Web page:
Libya: NPWJ promotes Transitional Justice awareness at Tripoli University

9 Feb, 2014 | Press Releases

Tripoli, 9 February 2014

No Peace Without Justice (NPWJ) and the University of Tripoli Students Union organised a series of meetings with the students and professors of the Faculty of Law of the University of Tripoli in the framework of its program on Transitional Justice (TJ) in Libya. The aim of the Colloquiums was to engage the students in discussions on issues that are relevant in a transitioning Libya, to encourage them to participate in this crucial moment and to raise awareness about different transitional justice experiences around the world. The 50 participants engaged in productive and vibrant discussions on various aspects of Transitional Justice over each of the four days over which the colloquiums were held.

The first Colloquium focused on possible TJ mechanisms and their application in Libya. Special attention was given to the recently approved TJ law and the expectations of Libya’s youth.

During the second Colloquium, discussion focused on the serious humanitarian situation of Internally Displaced People (IDPs) in Libya. Representatives of the Tawergha community described the conditions in which they are currently living in several camps between Benghazi and Tripoli. After being targeted in retaliation of alleged crimes committed against their neighbours from Misurata during the conflict, Tawerghans suffered from massive human rights violations, including systematically destruction of homes and infrastructure, illegal arrests, use of torture, and arbitrary killings. They are still unable to return to their homes.

The third Colloquium focused on Transitional Justice and the Constitutional process. Libyan and Tunisian experts introduced the achievements of the Tunisian Constitution that, adopted earlier in January, could represent a milestone not just for Tunisia, but also a positive and successful example for the entire Arab region. Tunisian youth, along with women’s groups and civil society organizations, played a crucial role in the constitutional process, which the Libyan students considered a useful model to replicate in Libya.

The series of colloquiums concluded with a role-play exercise on the role of the youth in the transitional process. Participants divided into groups representing different stakeholders in a fictional post-conflict country and actively engaged in a discussion that led to the agreement of all parties on the adoption of a transitional justice strategy that could be implemented in practice. The aim of the role play was to encourage participants to consider different points of view in a post‑conflict society and to experience both the challenges and benefits of transitional justice mechanisms.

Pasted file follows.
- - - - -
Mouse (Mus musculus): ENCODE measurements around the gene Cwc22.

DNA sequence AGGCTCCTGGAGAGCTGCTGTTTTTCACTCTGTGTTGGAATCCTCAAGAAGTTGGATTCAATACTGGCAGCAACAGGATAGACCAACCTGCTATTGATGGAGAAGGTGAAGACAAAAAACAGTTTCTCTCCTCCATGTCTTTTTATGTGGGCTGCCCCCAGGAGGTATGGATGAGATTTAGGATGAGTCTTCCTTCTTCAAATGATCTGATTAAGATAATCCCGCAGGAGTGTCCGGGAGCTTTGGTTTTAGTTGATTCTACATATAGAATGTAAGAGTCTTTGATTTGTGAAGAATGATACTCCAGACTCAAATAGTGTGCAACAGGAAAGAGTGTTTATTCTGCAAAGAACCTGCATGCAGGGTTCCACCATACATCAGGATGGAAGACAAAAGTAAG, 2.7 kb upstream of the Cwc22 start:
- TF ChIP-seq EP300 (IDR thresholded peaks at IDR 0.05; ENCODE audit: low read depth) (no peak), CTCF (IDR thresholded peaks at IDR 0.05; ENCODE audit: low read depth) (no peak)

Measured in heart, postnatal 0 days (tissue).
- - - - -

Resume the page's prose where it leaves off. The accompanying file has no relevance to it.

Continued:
At the end of the series of Colloquiums, students stressed the necessity to promote other similar events to discuss these issues further.

NPWJ in Libya
NPWJ has been working on the Libyan transition since early 2011, in the framework of its project to support Libya’s democratic transition through justice and accountability. As the country embarks on legislative reforms, the Libyan authorities can break with the legacy of impunity and abuses that typified Gaddafi’s rule with a new respect for the rule of law and a commitment to restoring justice and dignity to victims. Doing so requires not only the investigation and prosecution of the crimes and violence perpetrated during the revolution, but also efforts to confront a history of oppression and human rights abuses that dates back decades under the rule of the former regime.

For further information on the activities of NPWJ in Libya please contact Stefano Moschini, Libya Program Coordinator, at  or +218917450375.